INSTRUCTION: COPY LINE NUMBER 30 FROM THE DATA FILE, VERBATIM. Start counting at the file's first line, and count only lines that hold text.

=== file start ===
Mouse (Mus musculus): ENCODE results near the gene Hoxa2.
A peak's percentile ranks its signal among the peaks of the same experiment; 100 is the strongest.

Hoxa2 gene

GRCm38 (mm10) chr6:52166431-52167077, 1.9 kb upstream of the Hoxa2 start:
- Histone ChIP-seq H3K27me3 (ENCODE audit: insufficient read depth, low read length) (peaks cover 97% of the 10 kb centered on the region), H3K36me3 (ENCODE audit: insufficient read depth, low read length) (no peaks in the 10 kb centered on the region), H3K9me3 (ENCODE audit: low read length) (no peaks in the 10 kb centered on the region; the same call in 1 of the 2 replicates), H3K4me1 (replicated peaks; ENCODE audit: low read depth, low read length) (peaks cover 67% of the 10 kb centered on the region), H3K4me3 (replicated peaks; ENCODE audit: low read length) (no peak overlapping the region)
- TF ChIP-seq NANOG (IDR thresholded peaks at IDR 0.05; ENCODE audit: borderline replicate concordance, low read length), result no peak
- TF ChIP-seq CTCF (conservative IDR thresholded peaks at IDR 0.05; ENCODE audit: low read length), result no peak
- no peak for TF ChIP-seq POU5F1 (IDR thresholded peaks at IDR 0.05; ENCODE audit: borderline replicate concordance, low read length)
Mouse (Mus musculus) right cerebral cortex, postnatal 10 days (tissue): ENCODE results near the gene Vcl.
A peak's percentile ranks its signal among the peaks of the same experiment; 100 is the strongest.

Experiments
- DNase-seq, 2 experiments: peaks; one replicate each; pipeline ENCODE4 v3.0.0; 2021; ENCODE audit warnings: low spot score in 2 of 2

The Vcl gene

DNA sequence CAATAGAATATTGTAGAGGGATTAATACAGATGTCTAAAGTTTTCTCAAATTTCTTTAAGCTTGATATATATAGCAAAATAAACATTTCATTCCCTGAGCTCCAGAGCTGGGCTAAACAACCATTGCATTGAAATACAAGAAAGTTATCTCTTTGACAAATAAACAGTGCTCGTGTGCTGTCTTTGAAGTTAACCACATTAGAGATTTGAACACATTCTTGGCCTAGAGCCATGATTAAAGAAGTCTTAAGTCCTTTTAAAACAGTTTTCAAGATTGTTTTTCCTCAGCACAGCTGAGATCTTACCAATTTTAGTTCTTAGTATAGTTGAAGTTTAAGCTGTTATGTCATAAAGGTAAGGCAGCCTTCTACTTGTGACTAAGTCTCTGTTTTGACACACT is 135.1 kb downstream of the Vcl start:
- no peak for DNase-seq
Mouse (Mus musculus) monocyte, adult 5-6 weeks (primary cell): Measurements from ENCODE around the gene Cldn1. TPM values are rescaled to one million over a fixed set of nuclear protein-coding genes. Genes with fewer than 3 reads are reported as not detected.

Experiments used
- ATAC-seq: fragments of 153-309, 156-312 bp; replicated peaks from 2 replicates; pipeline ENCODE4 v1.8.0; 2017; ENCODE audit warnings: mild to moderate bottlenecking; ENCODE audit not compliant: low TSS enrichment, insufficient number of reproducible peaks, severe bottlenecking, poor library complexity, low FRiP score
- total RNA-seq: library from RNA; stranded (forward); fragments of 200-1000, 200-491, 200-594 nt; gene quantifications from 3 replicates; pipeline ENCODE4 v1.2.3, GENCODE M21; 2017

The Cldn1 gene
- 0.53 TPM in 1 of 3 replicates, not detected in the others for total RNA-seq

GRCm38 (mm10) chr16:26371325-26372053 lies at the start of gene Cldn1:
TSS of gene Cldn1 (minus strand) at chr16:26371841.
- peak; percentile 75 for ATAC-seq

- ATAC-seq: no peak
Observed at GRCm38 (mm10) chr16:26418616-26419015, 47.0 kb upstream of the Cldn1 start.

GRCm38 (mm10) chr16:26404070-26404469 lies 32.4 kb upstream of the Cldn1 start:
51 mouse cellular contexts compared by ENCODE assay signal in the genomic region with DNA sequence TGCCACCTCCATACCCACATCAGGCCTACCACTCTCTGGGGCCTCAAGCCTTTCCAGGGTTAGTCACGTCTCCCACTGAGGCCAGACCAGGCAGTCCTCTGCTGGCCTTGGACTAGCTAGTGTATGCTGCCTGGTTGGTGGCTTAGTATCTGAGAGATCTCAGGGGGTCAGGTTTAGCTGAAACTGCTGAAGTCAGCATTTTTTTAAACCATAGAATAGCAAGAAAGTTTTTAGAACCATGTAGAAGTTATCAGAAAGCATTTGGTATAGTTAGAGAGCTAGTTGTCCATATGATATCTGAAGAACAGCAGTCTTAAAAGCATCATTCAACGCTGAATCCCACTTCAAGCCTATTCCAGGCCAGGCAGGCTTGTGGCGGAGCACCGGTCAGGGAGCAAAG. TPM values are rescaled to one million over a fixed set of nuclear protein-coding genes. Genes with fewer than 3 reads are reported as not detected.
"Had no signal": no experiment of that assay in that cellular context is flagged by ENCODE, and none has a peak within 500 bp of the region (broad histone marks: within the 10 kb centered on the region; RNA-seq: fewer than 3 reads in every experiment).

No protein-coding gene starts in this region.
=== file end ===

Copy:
No protein-coding gene starts in this region.